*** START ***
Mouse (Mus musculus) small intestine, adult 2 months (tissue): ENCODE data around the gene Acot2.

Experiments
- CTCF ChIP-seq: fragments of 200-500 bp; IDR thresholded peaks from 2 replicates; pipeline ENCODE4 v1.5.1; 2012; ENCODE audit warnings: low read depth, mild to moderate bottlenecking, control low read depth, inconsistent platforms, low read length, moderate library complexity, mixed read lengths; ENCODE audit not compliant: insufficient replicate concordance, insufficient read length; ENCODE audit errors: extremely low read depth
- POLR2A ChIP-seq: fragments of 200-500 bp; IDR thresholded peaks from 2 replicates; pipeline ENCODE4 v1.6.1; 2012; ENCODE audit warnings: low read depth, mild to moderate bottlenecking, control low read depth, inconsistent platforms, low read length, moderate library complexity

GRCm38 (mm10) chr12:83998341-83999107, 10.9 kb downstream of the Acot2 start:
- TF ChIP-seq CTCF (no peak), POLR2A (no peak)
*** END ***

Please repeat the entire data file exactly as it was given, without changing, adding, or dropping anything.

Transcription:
Mouse (Mus musculus) small intestine, adult 2 months (tissue): ENCODE data around the gene Acot2.

Experiments
- CTCF ChIP-seq: fragments of 200-500 bp; IDR thresholded peaks from 2 replicates; pipeline ENCODE4 v1.5.1; 2012; ENCODE audit warnings: low read depth, mild to moderate bottlenecking, control low read depth, inconsistent platforms, low read length, moderate library complexity, mixed read lengths; ENCODE audit not compliant: insufficient replicate concordance, insufficient read length; ENCODE audit errors: extremely low read depth
- POLR2A ChIP-seq: fragments of 200-500 bp; IDR thresholded peaks from 2 replicates; pipeline ENCODE4 v1.6.1; 2012; ENCODE audit warnings: low read depth, mild to moderate bottlenecking, control low read depth, inconsistent platforms, low read length, moderate library complexity

GRCm38 (mm10) chr12:83998341-83999107, 10.9 kb downstream of the Acot2 start:
- TF ChIP-seq CTCF (no peak), POLR2A (no peak)